Deadline to apply is June 15, 2017.
Solar Works DC promotes lower energy costs and job training
The District of Columbia's Department of Energy & Environment and Department of Employment Services have partnered to develop Solar Works DC, a new low-income solar installation and job training program.
To implement the first year of the program, they awarded $950,000 to GRID Alternatives Mid-Atlantic through a competitive grant process. With this funding, GRID will operate a year-round program to train District residents in solar installation. In addition to preparing residents to enter careers in solar and related industries, Solar Works DC will increase solar capacity in the District and reduce energy costs for qualified low-income District homeowners by installing solar systems on their homes.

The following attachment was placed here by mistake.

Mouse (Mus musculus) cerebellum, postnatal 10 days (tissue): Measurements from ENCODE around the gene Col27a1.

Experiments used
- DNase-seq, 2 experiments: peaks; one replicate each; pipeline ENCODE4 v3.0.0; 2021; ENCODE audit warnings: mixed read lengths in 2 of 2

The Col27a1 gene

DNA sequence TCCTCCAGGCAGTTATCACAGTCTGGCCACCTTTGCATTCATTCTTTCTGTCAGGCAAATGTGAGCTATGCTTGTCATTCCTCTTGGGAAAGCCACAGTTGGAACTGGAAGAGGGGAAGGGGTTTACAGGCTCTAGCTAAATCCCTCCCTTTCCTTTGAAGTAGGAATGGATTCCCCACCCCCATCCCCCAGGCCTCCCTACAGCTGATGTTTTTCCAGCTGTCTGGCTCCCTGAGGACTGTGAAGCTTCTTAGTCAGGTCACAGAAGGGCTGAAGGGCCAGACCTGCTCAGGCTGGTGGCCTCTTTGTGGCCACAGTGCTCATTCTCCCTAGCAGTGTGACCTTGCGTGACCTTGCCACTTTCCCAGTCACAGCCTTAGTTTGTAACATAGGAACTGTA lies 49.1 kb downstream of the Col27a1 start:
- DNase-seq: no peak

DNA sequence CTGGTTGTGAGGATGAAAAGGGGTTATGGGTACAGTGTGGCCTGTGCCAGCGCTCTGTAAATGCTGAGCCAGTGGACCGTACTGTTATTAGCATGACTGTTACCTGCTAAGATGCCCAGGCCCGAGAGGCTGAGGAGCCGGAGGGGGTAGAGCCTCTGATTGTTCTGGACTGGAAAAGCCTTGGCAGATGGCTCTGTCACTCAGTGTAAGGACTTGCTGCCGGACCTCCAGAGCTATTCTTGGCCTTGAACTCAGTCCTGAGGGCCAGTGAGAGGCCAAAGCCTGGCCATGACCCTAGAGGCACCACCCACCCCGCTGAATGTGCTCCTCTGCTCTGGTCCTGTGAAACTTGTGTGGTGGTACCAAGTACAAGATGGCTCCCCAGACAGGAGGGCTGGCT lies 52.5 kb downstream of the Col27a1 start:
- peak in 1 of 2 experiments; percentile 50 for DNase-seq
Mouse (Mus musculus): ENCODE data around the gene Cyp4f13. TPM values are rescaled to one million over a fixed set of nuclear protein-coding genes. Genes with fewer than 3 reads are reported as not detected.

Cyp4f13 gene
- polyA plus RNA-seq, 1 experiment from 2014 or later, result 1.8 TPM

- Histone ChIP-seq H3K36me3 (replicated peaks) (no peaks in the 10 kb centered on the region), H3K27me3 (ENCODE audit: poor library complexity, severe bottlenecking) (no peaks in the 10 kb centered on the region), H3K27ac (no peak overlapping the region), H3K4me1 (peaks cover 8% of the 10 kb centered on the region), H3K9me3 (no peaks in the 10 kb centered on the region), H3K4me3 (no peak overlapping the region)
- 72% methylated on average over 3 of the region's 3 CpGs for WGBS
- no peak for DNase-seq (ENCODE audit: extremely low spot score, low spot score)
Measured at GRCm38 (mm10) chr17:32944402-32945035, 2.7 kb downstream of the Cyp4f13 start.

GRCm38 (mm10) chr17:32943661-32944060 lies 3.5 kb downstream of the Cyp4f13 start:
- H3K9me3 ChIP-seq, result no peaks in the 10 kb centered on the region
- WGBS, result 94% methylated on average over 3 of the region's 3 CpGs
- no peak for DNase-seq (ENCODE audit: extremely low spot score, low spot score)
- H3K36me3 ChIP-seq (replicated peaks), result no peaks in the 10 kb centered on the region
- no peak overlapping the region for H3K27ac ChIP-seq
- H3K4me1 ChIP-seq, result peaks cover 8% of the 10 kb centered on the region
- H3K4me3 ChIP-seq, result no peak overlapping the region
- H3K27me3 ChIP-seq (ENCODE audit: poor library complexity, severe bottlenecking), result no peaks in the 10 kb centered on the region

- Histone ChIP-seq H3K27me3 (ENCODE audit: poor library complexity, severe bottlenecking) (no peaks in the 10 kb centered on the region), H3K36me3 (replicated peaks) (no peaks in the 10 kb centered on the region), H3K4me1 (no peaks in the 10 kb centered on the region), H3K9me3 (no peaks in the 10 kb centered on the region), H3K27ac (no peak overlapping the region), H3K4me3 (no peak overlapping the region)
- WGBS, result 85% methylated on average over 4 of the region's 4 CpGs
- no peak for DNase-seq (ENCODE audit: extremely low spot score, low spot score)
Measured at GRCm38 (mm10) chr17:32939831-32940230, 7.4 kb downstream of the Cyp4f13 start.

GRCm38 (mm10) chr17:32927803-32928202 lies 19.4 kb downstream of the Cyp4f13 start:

Solar Works DC intends to train more than 200 District residents and install solar systems on up to 300 low-income single family homes in the District over three years. The cost savings per household is roughly $15,000, which translates to approximately $600 in savings a year.
Enel joins effort to accelerate affordable, accessible energy
Enel, one of the world’s leading global utilities, and the United Nations Industrial Development Organization (UNIDO) announced at the Vienna Energy Forum earlier this month that they will work together, in cooperation with Sustainable Energy for All (SEforALL), on accelerating sustainable energy, including power grid efficiency and electrification.